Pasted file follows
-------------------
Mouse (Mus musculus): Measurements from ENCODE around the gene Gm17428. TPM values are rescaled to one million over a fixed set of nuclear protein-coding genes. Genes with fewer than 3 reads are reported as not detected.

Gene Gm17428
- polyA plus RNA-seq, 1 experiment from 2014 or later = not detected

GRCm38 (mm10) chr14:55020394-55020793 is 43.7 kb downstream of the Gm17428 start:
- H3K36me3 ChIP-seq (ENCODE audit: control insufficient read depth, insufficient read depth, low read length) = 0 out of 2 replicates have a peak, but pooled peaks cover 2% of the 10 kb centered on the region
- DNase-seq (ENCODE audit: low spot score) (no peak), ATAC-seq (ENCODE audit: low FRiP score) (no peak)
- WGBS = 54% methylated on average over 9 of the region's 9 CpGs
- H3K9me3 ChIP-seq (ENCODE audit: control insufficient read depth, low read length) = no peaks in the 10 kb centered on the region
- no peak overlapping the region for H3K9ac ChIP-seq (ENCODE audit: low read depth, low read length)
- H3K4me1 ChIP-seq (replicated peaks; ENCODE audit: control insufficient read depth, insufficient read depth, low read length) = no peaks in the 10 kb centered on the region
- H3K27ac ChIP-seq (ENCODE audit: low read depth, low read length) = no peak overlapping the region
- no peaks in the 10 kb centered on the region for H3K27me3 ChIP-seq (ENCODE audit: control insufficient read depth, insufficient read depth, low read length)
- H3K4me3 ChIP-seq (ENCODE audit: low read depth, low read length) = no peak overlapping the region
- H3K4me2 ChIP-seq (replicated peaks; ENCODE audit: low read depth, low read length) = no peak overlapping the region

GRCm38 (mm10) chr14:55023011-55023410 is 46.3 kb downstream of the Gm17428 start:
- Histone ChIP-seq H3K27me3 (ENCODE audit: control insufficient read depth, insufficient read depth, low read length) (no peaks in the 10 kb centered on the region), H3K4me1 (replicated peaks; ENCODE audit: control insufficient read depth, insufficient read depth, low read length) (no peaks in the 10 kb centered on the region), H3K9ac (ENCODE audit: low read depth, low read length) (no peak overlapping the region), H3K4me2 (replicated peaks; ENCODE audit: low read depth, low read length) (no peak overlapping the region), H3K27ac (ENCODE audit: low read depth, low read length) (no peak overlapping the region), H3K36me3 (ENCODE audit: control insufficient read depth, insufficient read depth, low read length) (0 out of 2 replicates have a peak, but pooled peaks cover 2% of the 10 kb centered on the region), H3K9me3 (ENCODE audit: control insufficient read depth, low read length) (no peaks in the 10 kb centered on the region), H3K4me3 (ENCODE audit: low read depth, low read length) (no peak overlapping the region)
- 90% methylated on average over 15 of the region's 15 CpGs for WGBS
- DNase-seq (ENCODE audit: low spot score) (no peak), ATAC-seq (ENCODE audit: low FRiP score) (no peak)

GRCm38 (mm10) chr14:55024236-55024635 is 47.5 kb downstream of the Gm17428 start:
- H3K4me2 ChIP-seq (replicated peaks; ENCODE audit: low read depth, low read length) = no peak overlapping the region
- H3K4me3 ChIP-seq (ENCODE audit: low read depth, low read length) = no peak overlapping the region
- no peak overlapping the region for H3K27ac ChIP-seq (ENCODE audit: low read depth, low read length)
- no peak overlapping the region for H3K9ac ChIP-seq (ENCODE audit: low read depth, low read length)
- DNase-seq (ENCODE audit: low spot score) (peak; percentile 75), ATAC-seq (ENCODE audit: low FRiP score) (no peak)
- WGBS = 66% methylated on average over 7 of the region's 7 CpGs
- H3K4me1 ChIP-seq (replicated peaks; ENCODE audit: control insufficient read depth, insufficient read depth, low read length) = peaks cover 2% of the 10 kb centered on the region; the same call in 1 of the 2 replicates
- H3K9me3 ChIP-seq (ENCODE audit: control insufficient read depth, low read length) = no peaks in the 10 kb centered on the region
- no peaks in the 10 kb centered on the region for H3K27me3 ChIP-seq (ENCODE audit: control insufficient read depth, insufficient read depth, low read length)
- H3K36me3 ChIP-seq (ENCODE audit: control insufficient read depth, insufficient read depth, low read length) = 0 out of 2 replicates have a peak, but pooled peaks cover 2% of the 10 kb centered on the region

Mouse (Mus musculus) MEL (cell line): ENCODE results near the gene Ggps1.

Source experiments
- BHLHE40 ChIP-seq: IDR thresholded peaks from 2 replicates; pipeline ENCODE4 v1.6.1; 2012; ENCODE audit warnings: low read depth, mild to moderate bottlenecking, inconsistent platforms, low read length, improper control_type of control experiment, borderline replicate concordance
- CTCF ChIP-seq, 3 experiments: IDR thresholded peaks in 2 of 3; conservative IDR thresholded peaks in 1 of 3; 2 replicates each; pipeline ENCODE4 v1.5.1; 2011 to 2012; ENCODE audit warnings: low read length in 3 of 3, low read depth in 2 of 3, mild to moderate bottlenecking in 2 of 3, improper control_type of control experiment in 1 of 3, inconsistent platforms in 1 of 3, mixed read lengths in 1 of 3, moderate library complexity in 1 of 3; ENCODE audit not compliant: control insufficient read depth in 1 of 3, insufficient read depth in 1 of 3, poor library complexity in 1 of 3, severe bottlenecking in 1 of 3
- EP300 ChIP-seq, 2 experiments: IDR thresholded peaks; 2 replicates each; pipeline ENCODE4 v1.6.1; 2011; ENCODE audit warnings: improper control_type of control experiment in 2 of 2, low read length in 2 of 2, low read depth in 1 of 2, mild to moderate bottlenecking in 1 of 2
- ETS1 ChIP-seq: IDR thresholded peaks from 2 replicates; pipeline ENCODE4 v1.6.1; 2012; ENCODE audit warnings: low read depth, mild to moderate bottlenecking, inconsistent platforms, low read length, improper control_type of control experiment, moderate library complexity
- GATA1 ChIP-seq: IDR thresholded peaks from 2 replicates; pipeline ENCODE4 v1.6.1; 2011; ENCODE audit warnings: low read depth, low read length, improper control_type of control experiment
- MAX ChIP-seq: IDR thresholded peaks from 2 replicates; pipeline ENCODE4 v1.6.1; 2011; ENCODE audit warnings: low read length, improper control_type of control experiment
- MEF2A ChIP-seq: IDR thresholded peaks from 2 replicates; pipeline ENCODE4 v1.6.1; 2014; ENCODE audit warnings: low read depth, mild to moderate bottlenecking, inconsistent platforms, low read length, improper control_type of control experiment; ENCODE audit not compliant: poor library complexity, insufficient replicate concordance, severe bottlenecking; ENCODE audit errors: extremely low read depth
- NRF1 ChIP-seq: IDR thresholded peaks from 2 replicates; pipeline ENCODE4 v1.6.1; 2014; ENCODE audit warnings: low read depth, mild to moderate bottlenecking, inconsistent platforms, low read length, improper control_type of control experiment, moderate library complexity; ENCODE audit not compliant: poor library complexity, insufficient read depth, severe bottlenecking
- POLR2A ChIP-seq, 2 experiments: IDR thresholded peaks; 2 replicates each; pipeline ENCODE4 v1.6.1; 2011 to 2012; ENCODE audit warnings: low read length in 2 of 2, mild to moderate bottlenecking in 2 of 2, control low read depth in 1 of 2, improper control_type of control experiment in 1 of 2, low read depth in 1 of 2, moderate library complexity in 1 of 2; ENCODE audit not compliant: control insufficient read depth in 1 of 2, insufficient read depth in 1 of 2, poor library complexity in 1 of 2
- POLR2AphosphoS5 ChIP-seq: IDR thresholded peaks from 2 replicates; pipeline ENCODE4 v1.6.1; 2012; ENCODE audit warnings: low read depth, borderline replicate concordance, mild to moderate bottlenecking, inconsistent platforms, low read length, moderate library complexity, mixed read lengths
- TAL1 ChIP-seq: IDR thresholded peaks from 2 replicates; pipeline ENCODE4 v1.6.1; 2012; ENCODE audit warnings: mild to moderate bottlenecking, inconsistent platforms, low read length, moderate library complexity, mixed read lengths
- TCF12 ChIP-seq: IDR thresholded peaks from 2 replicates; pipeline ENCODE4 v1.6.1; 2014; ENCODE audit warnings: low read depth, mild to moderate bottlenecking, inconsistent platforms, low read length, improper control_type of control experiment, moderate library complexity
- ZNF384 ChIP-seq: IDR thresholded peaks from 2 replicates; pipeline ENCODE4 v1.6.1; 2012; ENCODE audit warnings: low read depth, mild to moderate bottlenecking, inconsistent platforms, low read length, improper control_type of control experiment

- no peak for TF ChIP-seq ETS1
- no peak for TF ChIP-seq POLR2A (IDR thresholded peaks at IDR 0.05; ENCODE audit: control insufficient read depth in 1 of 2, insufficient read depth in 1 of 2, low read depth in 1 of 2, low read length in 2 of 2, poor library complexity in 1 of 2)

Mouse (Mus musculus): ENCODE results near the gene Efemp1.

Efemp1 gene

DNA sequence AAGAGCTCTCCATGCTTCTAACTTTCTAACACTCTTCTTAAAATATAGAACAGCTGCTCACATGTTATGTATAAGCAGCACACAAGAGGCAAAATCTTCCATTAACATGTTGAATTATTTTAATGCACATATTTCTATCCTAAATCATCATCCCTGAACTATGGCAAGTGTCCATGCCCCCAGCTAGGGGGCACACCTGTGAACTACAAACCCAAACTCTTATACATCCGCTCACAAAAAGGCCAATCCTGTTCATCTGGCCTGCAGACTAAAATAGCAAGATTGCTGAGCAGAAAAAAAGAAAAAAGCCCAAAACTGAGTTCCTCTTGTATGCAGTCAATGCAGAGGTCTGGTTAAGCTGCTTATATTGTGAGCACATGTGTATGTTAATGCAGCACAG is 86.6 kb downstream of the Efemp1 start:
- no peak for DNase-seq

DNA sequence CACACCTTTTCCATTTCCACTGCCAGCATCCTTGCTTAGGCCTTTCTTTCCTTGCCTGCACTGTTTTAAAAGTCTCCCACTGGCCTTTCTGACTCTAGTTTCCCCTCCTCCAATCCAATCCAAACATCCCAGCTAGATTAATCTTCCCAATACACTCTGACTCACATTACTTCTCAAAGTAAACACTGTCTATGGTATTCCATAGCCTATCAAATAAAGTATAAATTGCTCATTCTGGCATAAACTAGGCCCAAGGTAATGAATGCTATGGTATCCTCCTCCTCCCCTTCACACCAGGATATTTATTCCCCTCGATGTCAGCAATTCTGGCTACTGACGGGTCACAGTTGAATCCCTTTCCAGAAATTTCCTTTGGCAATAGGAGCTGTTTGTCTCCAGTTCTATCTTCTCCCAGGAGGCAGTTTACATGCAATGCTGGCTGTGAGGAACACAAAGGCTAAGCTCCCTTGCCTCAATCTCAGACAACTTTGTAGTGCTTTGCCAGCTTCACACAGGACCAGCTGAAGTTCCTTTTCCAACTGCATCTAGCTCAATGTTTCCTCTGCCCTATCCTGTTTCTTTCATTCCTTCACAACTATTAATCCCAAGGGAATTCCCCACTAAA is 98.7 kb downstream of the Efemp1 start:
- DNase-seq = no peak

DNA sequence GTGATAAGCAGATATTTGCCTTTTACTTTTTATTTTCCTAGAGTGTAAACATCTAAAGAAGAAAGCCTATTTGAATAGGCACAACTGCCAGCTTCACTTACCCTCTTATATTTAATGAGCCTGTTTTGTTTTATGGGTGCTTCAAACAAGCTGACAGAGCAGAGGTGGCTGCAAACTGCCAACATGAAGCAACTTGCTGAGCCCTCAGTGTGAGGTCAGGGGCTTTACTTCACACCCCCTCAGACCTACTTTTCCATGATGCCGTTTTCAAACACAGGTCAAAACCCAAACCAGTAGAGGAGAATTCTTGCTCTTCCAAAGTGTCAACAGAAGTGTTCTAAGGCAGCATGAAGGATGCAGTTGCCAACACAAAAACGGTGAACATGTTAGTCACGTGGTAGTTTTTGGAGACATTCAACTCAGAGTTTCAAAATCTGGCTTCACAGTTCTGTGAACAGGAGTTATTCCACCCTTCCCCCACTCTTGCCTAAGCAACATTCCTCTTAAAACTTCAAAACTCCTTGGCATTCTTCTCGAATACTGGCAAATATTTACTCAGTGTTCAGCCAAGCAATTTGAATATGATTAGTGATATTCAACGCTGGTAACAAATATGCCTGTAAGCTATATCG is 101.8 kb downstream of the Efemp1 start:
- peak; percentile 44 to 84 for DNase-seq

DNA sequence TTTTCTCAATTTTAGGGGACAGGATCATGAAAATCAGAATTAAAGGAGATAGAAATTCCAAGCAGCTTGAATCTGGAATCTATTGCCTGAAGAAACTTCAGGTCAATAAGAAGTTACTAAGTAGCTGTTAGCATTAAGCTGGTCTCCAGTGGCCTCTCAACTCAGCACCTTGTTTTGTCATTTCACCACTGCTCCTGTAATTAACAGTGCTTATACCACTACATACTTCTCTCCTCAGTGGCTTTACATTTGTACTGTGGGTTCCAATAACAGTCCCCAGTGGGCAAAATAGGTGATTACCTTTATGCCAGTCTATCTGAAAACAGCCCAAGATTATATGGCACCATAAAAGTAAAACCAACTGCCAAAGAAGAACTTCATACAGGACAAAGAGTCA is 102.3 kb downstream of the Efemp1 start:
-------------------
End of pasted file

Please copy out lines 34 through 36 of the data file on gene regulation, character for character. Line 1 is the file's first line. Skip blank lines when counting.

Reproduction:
- EP300 ChIP-seq, 2 experiments: IDR thresholded peaks; 2 replicates each; pipeline ENCODE4 v1.6.1; 2011; ENCODE audit warnings: improper control_type of control experiment in 2 of 2, low read length in 2 of 2, low read depth in 1 of 2, mild to moderate bottlenecking in 1 of 2
- ETS1 ChIP-seq: IDR thresholded peaks from 2 replicates; pipeline ENCODE4 v1.6.1; 2012; ENCODE audit warnings: low read depth, mild to moderate bottlenecking, inconsistent platforms, low read length, improper control_type of control experiment, moderate library complexity
- GATA1 ChIP-seq: IDR thresholded peaks from 2 replicates; pipeline ENCODE4 v1.6.1; 2011; ENCODE audit warnings: low read depth, low read length, improper control_type of control experiment